A father of three recently took to Facebook to share just how "easy" his stay-at-home wife has it while he's out working all day — and it's resonating with stay-at-home parents across the platform.
Brad Kearns posted that his wife, Sarah, isn't up to much while he's off doing "workie stuff."
"Massive day at work today," he wrote. "We have our monthly senior leadership meeting. I have to travel for a 5 hour round journey split by car and train. Then when I rock up I have to sit there all day and do important workie stuff and have big work conversations. It’s exhausting. And what’s my wife doing? Not much really."
He proceeded to detail what she must be up to.
"All she has to do is get two boys up, dressed and fed whilst breastfeeding the third," he continues. "Then no doubt they’ll need to be taken outside or to a park to get all that energy out. How easy is that. All she has to do is sort their bags out, find the hats, pack some snacks and a spare change of clothes and buckle them into the car. Then while they’re there she’ll have to feed the baby again coz that’s what he does. Without letting go of him she’ll have to interact with and help the others on and off swings and stimulate them enough to not get bored. Its easy really."
But that's not even all of it — that only covers her morning, he wrote.
After they get home, she'll have to sort out their lunches that they probably won't eat while trying to get them to rest so she can online shop for groceries — really, they'll just want to ride their bikes, scooters and go-karts and run around in the yard until they exhaust themselves. And get grumpy.
"Well at 5 she’ll want to know where I’m at and how I’m tracking," he went on. "Groceries are about to be delivered and the boys are going crazy. [The baby] needs to be held and she has to feed them and begin night routine."
This includes preparing dinner (and making sure they eat it), running their baths, dressing them for bed and getting them into bed, all while holding the baby.
"Exhausted from non-stop torment and not a second to herself all day she’ll call me again to see where I’m at," he wrote. "She’ll be tired, smelly frustrated and sick of being touched. She’ll be irritable, yucky and want nothing more than a shower, a shampoo and a hot cup of tea... I’ll strut my [stuff] into the house at 7:30 after my massive day. She’ll be just chilling on her phone near a toddler or babies cot because they struggling to go to sleep and I bet the groceries are still out because she managed to just get the fridge stuff packed away. I’ll probably have to even prepare our dinner."
But, on the weekends, Brad said his wife will tell their children that they can have a motorbike because "daddy works very hard for [their] family."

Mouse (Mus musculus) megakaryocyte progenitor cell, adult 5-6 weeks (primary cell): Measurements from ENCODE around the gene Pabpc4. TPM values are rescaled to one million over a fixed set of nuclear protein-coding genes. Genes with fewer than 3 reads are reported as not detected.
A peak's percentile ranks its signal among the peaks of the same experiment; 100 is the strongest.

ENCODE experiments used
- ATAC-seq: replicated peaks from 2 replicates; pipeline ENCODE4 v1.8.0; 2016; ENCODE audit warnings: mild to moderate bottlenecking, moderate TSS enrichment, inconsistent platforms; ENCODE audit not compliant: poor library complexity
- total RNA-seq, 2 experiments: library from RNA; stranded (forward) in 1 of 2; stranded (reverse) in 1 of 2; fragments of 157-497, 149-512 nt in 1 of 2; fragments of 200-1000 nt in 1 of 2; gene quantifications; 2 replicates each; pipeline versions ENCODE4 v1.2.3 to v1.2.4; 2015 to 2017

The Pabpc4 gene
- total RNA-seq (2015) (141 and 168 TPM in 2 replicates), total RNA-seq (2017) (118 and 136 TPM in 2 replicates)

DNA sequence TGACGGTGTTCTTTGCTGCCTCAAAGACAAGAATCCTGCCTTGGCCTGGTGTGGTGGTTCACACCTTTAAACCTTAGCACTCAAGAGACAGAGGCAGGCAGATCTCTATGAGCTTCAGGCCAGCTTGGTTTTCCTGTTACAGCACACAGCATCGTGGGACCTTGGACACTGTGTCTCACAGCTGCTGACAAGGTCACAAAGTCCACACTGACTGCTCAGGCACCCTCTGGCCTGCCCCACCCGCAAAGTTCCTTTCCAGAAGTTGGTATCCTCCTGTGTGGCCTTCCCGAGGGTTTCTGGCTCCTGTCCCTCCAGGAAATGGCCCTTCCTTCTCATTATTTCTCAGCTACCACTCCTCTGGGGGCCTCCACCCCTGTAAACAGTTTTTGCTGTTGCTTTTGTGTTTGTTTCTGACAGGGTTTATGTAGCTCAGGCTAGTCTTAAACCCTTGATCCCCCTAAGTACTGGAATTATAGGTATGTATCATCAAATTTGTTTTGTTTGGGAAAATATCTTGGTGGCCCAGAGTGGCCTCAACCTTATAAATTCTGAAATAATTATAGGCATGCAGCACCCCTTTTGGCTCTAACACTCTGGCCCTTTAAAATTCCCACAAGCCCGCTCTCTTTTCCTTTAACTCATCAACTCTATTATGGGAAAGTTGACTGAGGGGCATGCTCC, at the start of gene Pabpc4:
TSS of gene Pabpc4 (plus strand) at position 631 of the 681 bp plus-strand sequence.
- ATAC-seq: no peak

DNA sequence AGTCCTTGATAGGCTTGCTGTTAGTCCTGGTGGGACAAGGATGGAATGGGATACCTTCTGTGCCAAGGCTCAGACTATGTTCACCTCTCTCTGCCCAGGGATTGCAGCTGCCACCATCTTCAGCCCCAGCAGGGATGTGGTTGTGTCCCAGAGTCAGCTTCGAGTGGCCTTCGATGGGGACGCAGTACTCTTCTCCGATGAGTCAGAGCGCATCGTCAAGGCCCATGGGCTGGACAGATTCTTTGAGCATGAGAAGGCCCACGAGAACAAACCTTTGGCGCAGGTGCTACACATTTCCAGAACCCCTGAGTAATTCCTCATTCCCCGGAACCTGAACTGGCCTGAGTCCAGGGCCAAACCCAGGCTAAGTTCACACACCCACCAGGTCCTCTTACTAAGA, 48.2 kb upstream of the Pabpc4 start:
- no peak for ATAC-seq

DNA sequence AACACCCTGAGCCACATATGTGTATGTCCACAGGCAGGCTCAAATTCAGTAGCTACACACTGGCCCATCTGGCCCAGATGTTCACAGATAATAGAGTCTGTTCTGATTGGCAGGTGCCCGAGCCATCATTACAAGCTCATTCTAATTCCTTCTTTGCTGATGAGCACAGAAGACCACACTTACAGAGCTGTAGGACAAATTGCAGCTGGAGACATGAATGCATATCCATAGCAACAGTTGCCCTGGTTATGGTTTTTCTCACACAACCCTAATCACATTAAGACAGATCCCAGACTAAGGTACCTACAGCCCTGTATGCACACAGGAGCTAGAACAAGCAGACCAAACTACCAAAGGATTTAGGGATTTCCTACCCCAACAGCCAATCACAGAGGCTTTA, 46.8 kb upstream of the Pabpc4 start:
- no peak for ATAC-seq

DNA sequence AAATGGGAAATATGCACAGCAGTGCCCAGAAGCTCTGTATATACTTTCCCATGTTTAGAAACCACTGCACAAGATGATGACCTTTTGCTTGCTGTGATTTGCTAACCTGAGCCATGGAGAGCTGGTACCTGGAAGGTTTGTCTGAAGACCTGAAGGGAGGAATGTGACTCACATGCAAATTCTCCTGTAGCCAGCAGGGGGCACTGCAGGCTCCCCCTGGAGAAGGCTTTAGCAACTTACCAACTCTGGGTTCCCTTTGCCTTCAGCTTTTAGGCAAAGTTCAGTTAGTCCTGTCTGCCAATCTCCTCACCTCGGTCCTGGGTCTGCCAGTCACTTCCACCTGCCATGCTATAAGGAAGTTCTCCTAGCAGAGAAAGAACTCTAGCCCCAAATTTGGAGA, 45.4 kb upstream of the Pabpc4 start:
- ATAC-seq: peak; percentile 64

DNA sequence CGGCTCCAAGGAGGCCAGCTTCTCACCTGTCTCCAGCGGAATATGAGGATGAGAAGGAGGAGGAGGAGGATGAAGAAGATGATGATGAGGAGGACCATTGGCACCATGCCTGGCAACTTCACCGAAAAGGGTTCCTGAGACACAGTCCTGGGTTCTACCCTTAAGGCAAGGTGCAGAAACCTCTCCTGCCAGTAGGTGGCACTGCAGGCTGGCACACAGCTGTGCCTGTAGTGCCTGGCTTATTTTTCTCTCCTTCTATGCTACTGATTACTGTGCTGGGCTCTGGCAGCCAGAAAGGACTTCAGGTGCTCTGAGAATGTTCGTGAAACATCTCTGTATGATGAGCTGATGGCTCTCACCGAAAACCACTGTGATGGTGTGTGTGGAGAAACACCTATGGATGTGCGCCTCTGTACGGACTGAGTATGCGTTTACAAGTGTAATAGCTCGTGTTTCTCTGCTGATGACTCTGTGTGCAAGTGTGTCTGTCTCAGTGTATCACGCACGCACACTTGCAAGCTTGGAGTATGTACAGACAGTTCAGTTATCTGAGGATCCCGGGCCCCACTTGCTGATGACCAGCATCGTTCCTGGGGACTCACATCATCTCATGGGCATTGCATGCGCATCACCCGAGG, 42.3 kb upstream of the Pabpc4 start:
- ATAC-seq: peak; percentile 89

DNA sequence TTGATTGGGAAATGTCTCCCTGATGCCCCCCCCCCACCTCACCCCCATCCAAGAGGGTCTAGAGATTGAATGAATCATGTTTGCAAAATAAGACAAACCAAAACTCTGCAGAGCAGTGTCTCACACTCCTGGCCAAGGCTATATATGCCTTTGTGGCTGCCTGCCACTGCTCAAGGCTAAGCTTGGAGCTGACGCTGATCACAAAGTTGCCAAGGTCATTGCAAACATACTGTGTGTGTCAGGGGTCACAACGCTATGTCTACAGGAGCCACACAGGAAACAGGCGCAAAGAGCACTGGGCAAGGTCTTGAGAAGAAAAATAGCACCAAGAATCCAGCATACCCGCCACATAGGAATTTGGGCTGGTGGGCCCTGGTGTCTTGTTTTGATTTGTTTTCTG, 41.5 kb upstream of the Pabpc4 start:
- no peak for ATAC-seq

There's no denying how hard dad's like Brad work, parents who commented on the post acknowledged. But Facebook users were glad to hear how much Brad appreciates and understands his wife's work as a caretaker and the "glue" to their family, too.
"No doubt dads work long and often hard days, but it means the world to hear a dad acknowledge how long and hard and repetitive a mums working day is too!" one user wrote.
Another mom shared: "Being a stay at home mum for a year was far harder than my job as a barrister. It was so rewarding but it was hard!!! I love that you [recognize] your wife’s hard work and she appreciates yours."
And tons of the nearly 1,000 comments thus far are calling Brad and Sarah an "awesome team." The post has been shared 900 times already and has garnered more than 11,000 likes.
Parents get it. After all, statistics show that those with children under 18 years old spend almost two hours a day solely caring for and helping household children; meanwhile, those with children under six years old spend even more than two hours.
Two hours might not seem like a lot — but that's two hours of undivided attention, and doesn't take into account the rest of the day's work like grocery shopping, laundry, cleaning and cooking that consumes a bulk of many parents' days.
Brad and Sarah seem to have a support for one another — though, unfortunately, it's not always the case for stay-at-home parents for their partner to understand, if they even have a partner to split working/childcaring responsibilities with them at all.
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AnnaMarie Houlis is a feminist, a freelance journalist and an adventure aficionado with an affinity for impulsive solo travel. She spends her days writing about women’s empowerment from around the world. You can follow her work on her blog, HerReport.org, and follow her journeys on Instagram @her_report,